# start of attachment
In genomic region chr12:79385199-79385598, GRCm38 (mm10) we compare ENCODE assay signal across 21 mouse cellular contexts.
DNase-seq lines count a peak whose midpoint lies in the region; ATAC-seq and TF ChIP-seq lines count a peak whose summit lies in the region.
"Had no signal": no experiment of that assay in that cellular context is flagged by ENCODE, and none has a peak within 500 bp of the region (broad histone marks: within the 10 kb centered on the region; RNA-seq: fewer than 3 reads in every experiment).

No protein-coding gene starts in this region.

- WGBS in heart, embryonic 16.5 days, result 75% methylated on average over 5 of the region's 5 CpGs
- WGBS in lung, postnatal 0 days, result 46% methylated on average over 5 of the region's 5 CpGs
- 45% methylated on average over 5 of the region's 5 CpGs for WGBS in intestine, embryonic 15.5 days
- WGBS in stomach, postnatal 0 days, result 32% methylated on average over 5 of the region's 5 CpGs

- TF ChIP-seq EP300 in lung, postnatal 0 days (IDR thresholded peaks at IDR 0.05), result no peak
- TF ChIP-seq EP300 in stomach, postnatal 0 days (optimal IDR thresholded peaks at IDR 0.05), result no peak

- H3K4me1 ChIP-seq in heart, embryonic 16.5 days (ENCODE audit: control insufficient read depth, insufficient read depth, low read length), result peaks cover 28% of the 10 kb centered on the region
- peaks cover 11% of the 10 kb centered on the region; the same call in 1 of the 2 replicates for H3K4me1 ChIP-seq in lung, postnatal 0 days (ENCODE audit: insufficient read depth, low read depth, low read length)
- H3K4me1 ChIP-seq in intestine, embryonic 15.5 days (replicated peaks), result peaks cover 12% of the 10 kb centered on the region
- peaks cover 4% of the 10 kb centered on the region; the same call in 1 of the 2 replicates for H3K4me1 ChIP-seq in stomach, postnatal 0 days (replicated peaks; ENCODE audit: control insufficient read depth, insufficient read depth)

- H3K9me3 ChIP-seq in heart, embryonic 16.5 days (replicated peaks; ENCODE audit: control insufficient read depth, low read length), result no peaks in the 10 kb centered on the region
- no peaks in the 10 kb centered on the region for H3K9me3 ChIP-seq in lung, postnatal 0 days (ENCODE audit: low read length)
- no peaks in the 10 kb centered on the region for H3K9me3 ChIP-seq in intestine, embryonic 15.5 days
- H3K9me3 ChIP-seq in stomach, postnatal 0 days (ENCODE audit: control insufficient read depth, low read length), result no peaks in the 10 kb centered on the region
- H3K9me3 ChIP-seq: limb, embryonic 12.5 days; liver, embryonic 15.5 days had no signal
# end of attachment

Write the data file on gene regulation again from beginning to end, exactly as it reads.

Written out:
In genomic region chr12:79385199-79385598, GRCm38 (mm10) we compare ENCODE assay signal across 21 mouse cellular contexts.
DNase-seq lines count a peak whose midpoint lies in the region; ATAC-seq and TF ChIP-seq lines count a peak whose summit lies in the region.
"Had no signal": no experiment of that assay in that cellular context is flagged by ENCODE, and none has a peak within 500 bp of the region (broad histone marks: within the 10 kb centered on the region; RNA-seq: fewer than 3 reads in every experiment).

No protein-coding gene starts in this region.

- WGBS in heart, embryonic 16.5 days, result 75% methylated on average over 5 of the region's 5 CpGs
- WGBS in lung, postnatal 0 days, result 46% methylated on average over 5 of the region's 5 CpGs
- 45% methylated on average over 5 of the region's 5 CpGs for WGBS in intestine, embryonic 15.5 days
- WGBS in stomach, postnatal 0 days, result 32% methylated on average over 5 of the region's 5 CpGs

- TF ChIP-seq EP300 in lung, postnatal 0 days (IDR thresholded peaks at IDR 0.05), result no peak
- TF ChIP-seq EP300 in stomach, postnatal 0 days (optimal IDR thresholded peaks at IDR 0.05), result no peak

- H3K4me1 ChIP-seq in heart, embryonic 16.5 days (ENCODE audit: control insufficient read depth, insufficient read depth, low read length), result peaks cover 28% of the 10 kb centered on the region
- peaks cover 11% of the 10 kb centered on the region; the same call in 1 of the 2 replicates for H3K4me1 ChIP-seq in lung, postnatal 0 days (ENCODE audit: insufficient read depth, low read depth, low read length)
- H3K4me1 ChIP-seq in intestine, embryonic 15.5 days (replicated peaks), result peaks cover 12% of the 10 kb centered on the region
- peaks cover 4% of the 10 kb centered on the region; the same call in 1 of the 2 replicates for H3K4me1 ChIP-seq in stomach, postnatal 0 days (replicated peaks; ENCODE audit: control insufficient read depth, insufficient read depth)

- H3K9me3 ChIP-seq in heart, embryonic 16.5 days (replicated peaks; ENCODE audit: control insufficient read depth, low read length), result no peaks in the 10 kb centered on the region
- no peaks in the 10 kb centered on the region for H3K9me3 ChIP-seq in lung, postnatal 0 days (ENCODE audit: low read length)
- no peaks in the 10 kb centered on the region for H3K9me3 ChIP-seq in intestine, embryonic 15.5 days
- H3K9me3 ChIP-seq in stomach, postnatal 0 days (ENCODE audit: control insufficient read depth, low read length), result no peaks in the 10 kb centered on the region
- H3K9me3 ChIP-seq: limb, embryonic 12.5 days; liver, embryonic 15.5 days had no signal